MY TWO CENTS ON BECOMING AN AUDIOBOOK NARRATOR


"What advice would you give someone interested in becoming an audiobook narrator?"

Being a narrator is extremely rewarding and, in some cases, money can even be made!  The good news is as long as you’re under no illusions - it looks fun, setting up your own hours and/or working from home sounds perfect, it's something you "always wanted to do”, someone told you you have a nice voice - that it’s by any means easy, then you’ll do just fine.  

As a narrator I hear a combination of all of the above in addition to “I really like to read!” and "is there good money in it?" all the time.  And to be blunt those kinds of comments are a little insulting.  It's akin to saying what narrators do for a living is so simple anyone can do it.  Not the case I assure you.

Here’s an example of what I mean.

I was approached by a gentleman asking for advice on becoming a narrator.  He told me he worked in Aerospace for 30+ years but had always wanted to “give narration a shot.”  He loves reading and after being told several times that he has a pleasant voice, he decided to look into it. 

Here’s my response:  “Imagine me (the once upon a time paper boy, video store clerk, deli manager, and now 44-year old audiobook narrator who was never good at math) telling you (the 30+ year Aerospace scientist - that I am the OG narrator of The Martian and therefor could probably survive alone on Mars for a good deal of time.  If you just could put me in contact with the dean of administrations at Space Camp…”  

In short, just because I can carve a turkey doesn’t mean I should be a surgeon.

We had a great laugh about this and I’m glad he took it as it was intended: a lighthearted way to say yes, being an audiobook narrator is pretty cool, but no, it’s not just something “cool” anyone can do.  Writers, artists, and actors likewise have folks looking to them for help getting into the industry.  And why not?  Everyone has a creative side they want to engage and I applaud anyone looking to do so.  But you have to be real about it.  Maybe it looks so simple to do because we make it look simple.  It’s work.  Lots of it.



As promised, my two cents:

Voice talent = 20%        

- Having a “great voice” makes little difference; it’s a bonus       

Performance training = 30%        

- Training outshines a good voice any day, and training can take years        

- You can’t just read the page/lines, you have to interpret it.  Internalize it.  Make it as only YOU can. Doing an impression or in the style of Morgan Freeman, Liev Schreiber, or Simon Vance doesn’t cut it      

- You MUST be confident.  Any bit of doubt, don’t do it.  Once your performance is done, it’s “out there.”  Ain’t nothing you can do about it.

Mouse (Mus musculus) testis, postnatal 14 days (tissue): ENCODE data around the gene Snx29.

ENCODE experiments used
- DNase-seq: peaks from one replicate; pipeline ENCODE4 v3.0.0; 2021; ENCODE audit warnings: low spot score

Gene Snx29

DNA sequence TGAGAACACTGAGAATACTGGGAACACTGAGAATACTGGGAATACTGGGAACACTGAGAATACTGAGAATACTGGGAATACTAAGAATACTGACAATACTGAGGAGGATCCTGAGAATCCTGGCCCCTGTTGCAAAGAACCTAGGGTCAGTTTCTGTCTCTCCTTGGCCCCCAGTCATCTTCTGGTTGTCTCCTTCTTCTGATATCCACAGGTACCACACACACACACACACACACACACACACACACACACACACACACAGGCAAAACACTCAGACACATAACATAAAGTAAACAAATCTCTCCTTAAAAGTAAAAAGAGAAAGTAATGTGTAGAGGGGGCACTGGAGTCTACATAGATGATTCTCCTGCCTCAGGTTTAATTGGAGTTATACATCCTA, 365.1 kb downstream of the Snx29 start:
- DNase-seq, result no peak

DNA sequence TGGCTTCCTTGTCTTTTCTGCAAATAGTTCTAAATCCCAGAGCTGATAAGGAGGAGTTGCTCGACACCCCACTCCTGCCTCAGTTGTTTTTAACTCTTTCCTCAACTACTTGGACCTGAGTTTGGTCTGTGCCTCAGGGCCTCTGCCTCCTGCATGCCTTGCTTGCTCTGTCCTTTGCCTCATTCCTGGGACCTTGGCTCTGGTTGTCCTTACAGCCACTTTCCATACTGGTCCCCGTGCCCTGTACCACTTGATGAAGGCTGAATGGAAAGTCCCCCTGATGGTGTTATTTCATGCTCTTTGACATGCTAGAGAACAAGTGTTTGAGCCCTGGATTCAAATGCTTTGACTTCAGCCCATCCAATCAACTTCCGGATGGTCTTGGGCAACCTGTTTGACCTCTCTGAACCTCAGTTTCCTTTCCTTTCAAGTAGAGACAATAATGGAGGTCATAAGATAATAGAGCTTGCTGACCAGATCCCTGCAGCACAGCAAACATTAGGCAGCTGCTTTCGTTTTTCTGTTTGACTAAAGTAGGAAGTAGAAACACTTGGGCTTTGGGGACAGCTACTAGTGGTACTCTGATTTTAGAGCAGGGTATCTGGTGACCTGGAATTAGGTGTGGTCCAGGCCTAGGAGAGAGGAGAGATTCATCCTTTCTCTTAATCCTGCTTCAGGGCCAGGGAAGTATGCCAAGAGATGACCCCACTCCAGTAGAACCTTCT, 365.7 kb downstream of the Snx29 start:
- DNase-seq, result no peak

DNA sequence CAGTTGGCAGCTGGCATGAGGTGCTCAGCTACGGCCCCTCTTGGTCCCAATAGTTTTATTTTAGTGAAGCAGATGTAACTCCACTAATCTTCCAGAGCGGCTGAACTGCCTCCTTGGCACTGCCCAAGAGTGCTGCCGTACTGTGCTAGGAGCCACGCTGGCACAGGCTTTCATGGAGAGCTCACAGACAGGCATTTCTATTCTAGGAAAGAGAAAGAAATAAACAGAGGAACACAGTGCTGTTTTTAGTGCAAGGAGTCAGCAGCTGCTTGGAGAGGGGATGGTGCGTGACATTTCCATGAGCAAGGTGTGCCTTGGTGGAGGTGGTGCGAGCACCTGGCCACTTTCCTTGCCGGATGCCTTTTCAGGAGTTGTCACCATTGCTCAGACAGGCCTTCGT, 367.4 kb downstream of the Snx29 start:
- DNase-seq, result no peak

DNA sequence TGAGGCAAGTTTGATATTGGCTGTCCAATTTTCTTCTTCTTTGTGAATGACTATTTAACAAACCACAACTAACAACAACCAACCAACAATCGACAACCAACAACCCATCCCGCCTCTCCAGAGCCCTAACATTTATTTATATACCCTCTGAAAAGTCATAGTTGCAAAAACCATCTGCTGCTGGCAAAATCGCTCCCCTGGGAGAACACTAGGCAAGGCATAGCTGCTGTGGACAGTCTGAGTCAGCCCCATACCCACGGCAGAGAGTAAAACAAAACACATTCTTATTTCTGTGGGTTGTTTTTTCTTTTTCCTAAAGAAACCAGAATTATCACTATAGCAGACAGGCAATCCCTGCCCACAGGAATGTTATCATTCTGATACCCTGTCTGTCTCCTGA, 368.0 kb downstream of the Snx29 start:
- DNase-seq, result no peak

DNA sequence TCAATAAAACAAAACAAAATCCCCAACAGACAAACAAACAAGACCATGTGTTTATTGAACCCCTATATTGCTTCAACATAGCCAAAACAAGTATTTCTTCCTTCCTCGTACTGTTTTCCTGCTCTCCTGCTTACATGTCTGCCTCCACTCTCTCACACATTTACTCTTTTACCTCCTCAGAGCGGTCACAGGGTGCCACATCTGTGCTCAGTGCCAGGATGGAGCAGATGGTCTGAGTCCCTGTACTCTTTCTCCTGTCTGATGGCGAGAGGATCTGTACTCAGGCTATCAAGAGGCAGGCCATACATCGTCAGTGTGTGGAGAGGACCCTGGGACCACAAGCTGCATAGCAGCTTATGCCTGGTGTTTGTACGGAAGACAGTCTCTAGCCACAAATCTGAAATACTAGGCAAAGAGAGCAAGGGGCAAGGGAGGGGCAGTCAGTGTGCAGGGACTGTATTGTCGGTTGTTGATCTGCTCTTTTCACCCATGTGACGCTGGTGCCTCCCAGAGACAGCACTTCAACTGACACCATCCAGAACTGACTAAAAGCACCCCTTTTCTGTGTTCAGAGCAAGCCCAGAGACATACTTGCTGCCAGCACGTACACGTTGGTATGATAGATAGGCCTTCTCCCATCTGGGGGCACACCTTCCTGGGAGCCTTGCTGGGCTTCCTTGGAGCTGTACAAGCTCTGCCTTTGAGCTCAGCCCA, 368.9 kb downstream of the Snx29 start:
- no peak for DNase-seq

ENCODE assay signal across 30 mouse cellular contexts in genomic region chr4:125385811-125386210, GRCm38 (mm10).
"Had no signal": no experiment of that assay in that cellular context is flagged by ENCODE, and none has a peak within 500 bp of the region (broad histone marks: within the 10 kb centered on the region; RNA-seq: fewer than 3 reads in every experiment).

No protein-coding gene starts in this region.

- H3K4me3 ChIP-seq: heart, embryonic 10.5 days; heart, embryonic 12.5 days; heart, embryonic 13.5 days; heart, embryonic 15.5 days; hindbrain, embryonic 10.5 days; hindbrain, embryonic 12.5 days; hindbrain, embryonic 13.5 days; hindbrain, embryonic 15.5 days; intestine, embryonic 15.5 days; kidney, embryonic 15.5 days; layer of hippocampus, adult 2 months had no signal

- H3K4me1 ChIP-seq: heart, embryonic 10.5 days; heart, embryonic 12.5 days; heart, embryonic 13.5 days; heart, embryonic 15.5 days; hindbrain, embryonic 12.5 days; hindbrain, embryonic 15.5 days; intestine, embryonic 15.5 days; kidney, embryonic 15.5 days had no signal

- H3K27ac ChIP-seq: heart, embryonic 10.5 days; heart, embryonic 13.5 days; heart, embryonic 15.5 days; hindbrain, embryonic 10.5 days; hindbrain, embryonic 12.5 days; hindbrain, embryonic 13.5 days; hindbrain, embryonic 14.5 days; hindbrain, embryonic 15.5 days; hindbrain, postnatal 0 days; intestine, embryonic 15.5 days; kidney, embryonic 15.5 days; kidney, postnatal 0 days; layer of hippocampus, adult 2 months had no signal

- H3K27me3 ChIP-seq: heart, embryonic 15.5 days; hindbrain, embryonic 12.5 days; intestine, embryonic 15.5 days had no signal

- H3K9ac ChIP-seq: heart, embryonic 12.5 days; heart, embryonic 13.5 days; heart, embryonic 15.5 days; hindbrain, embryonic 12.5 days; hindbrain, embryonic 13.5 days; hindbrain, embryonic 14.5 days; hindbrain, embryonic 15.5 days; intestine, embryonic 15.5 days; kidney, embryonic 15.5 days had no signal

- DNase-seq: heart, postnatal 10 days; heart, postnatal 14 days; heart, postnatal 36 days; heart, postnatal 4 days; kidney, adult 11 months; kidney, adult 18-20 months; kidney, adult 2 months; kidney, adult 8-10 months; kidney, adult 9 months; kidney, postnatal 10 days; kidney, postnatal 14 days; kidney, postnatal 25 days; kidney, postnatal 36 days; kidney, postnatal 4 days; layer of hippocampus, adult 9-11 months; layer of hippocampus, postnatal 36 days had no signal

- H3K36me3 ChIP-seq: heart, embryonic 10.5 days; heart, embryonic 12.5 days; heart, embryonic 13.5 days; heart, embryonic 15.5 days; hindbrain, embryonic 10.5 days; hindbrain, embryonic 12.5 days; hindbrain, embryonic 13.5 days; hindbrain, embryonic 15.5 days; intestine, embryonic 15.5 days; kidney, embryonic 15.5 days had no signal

- If you can’t take rejection or even if the idea of rejection bothers you in the least, move on.  You’re not made for it.   

Innate Ability = 50%        

- Whether narrating an audiobook or selling toilet paper, you need to be a natural storyteller; not a reader. 
     
- In addition to what I said about training, sounding like James Earl Jones and having been trained at Julliard won’t save you if you’re not a natural.  It’s there or it’s not. Take an honest inventory of yourself.  This is not a power of positive thinking/“one day my dream will come true” Disney outlook arena     

- Put yourself in an honest position as an outsider and don’t BS yourself.  What would an uncensored Simon Cowell or Gordon Ramsay say?


Remember, these are my own beliefs.  You might think I'm full of pure crap, which is very possible.  If you go back and look at some it more closely, you'll see there are several contradictions in there.  There are many other narrators out there who might agree with my some or all of this; others might think I'm a moron.  The point is, if any of it resonates with you though, have at it!

 

Thanks for taking the time to give it a read.  And, as always, thank you for taking the time to listen!

~Bob

INVALUABLE RESOURCES

Articles and Videos:

Sean Allan Pratt’s “So you want to be an audiobook narrator?” is first and foremost.  You will not find a better litmus test for the aspiring narrator. 

Rachel Fulginiti’s two-part blog "Breaking Into Audiobooks" is priceless.

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My pal, Matt Godfrey, beautifully breaks down his approach to prep and recording in his piece "Process"

Classes & Workshops:

Pat Fraley

Johnny Heller

Scott Brick

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Industry Musts:

APA (Audio Publisher's Association)

AudioFile Magazine

SOVAS / That's Voiceover

For the Hell of It (Wit & Wisdom from Johnny Heller)

My Setup:

Neumann BCM 104 Cardioid Broadcast Mic

Pro Tools, Avid MBox Pro 3

Mac mini (Late 2014) 2/6 GHz Intel Core i5, 8 GB 1600 MHz DDR3